Each of us is a customer, so “customer centricity” should be a very easy topic to understand. As a customer, what do you think it means to be customer-centric for those you shop with? For me it means that they “understand” me in that I can easily access and use their offer that helps me to do something in my life/business. Just stick with that statement and the gems are there:
- “Simple” typically means without major costs such as burdens in terms of time, concern, effort and financial aspects
- “Access and use” typically means both finding the solution that helps me get something done and using it to get something done (pre-purchase and post-purchase).
- “Helps me get something done” usually means that whatever I buy is a means to an end. I’m just trying to live my life and run my business.
Note that as a customer, it’s all about me. Sure, I’m happy to provide feedback to my suppliers, but usually because I hope it will help me in the future – or at least help someone else avoid some of the pain I may have been experiencing. And that is the basic fallacy of most CRM/CEM/NPS/C-Sat/etc. Aspirations: Companies tend to ask questions from their perspective, map the customer journey from the company perspective, motivate employees from the company perspective, and so on — NOT from the “customer” perspective.
To be customer-centric, companies simply need to see things the way customers see them and align their day-to-day decision-making accordingly, with all other efforts being secondary to – or related to – seeing things the way customers see them.
Why should a company be customer-centric? Because customers activate the money machine. Shareholders leave when customers leave, not the other way around. If company relay a message with customers, they sacrifice non-value-added and wasteful efforts, policies, processes, behaviors, time and costs. And alignment helps customers feel the business is “getting them,” leading to organic customer evangelism: customer retention, share of wallet, positive word of mouth, business growth.
The book Firms of tenderness (of Sisodia, Sheth & Wolfe) explains how “lovable companies tend to be enduring companies”. To identify the companies of the Kosetung (FoE), the authors asked a broad sample of people which companies they love, then worked backwards to identify those companies’ collective, distinctive core values, policies, and operational attributes—and then their return on equity – astonishing insights emerged. The FoE list includes the usual suspects and then some: Amazon, BMW, Caterpillar, Google, Harley Davidson, IDEO, IKEA, JetBlue, Johnson & Johnson, LL Bean, REI, Trader Joe’s, UPS – just to name a few. “They actively align the interests of all stakeholders, rather than just balancing them… and can do seemingly contradictory things like pay high wages, charge low prices, and achieve higher profitability.” Indeed, the finance experts seal the deal: “The public FoEs brought returned 1,026 percent to investors over the 10 years ended June 30, 2006, compared to 122 percent for the S&P 500; that’s more than an 8 to 1 ratio! Over a 10-year horizon, FoEs outperformed good-to-great companies by a ratio of 3.1 to 1.” While the journey to customer centricity is still underway for these companies, they differentiate themselves from their peers by seeing things the way they are customers see them and adjust their day-to-day decision-making accordingly.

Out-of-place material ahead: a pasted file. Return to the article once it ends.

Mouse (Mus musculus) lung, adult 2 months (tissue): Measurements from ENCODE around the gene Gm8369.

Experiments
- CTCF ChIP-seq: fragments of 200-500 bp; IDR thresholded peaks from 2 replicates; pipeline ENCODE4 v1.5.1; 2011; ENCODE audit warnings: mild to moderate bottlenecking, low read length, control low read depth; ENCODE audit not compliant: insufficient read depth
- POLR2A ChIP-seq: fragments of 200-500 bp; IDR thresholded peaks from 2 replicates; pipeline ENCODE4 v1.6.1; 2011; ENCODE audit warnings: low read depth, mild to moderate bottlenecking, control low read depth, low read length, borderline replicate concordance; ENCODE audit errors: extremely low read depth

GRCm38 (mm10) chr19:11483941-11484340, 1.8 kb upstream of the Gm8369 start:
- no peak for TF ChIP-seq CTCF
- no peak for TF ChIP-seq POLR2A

Don’t bastardize customer-centricity
When the term “customer centricity” is used, it is often used incorrectly! It is overused in an attempt to gloss over selfish approaches. Claims of customer focus are too often made from the wrong perspective by companies. So many people see this as a buzzword, a jargon, something fleeting, a misguided concept. Your business can become customer-centric, but not just by saying so. This term contains deep and broad substance. Please don’t say it if it’s not really part of the fabric of your culture.
Customer orientation is not a form of interaction; It’s a way of life that needs to go beyond the frontline to include the domino effect of handoffs throughout the internal value chain across the enterprise. Mom and Pop businesses usually find this a necessary way of doing business, but as a company’s management expands it tends to focus on itself. Marketers, engineers, accountants, and everyone else in the value chain will only be customer-centric if they see their role as advocates for what matters to customers — if they put other endeavors first, they will always be at odds with customers stand and create waste, distrust and malevolence. These negatives are not initiated by customers, they are created by people within the company.
Customer centricity is a culture that does not “prevent” value for customers while maximizing value for customers. In a customer-centric culture, the well-being of employees and shareholders is pursued in the context of doing what is right for customers. This applies to both B2B and B2C. Very few companies have ever been truly customer-centric. But let’s be honest: since YOU are a customer, you know what it should really mean.